The Dropbox desktop application has become a monster that has made many of us want to abandon the service, and if we haven’t, it’s because of clients like Maestral, who return it to its roots and lost shine. Not only has Dropbox overcomplicated itself by adding features that almost no users asked for, but also, its resource consumption has skyrocketed since it was originally a very light utility.
However, users who see the company’s course regarding its client for Windows and macOS as negative are in luck, because since December 17, as reported on its website, “the Dropbox application for desktop will only support File Explorer and Taskbar on Windows, and Finder and Menu Bar on Mac“. That is, goodbye to that window cluttered with ‘Application Center’ and other functions that were just a webview.
Dropbox returns to its desktop origins
At the time of writing this, and despite having the recently launched beta of Dropbox for Apple Silicon, the RAM consumption of the Dropbox application is crazy. In total, almost 830 MB of RAM used by an application that is not even synchronizing, since I have only installed it to test, without any files to synchronize locally.
To a great extent, the culprit of this high consumption is to use frameworks like Electron, which use their own instance of Chromium to load the web content that the app uses to display the content, apps, etc. It is something that it did not have in its origins and that it has incorporated later. While all these additions may be useful to some corporate users, the problem is that Dropbox never gave us the option to keep the old lightweight app or disable all the added features.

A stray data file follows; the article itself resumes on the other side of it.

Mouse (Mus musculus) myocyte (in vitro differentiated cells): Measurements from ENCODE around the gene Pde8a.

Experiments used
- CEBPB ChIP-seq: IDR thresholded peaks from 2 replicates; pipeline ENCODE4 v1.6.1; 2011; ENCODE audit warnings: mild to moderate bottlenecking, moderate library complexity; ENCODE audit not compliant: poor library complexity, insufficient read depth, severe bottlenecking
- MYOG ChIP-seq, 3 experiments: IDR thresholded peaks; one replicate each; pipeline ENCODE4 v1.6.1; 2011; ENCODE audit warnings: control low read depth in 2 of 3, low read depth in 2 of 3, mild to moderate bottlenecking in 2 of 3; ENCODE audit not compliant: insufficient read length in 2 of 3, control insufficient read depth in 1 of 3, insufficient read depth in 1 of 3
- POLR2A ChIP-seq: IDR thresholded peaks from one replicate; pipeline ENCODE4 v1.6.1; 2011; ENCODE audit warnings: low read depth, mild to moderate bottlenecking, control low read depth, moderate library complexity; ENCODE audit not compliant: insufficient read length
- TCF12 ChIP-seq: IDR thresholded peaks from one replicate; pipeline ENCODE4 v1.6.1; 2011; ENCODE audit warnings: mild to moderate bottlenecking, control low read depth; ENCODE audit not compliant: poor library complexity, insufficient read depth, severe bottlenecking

After several bad news for Dropbox users, such as limiting free accounts to three devices (taking away much of the meaning of that plan), Dropbox going back to its origins with its application, leaving the icon in the menu bar and in Finder , is the best of your news in years.
Dropbox’s synchronization is still unmatched by its competitors, and with this news we’ll once again be able to enjoy it more than reloading the app
And not only to eliminate that part of the application, but because it had overwritten behaviors such as, by default, when clicking on the folder icon, instead of opening our user folder (the directory) open the app window, which virtually no user would want to open from an icon that literally represented a folder. Now, anyone who wants more than just syncing files can still turn to the web.
Yes indeed, what we don’t know yet is whether saying goodbye to “Dropbbox desktop app” will translate to saying goodbye to Electron and everything that made the service consume those 830 MB of RAM that we have reviewed. It should be like this, but there are no announcements yet about it, nor are details about it observed in the betas. We will have to wait, but for many users it is the first step.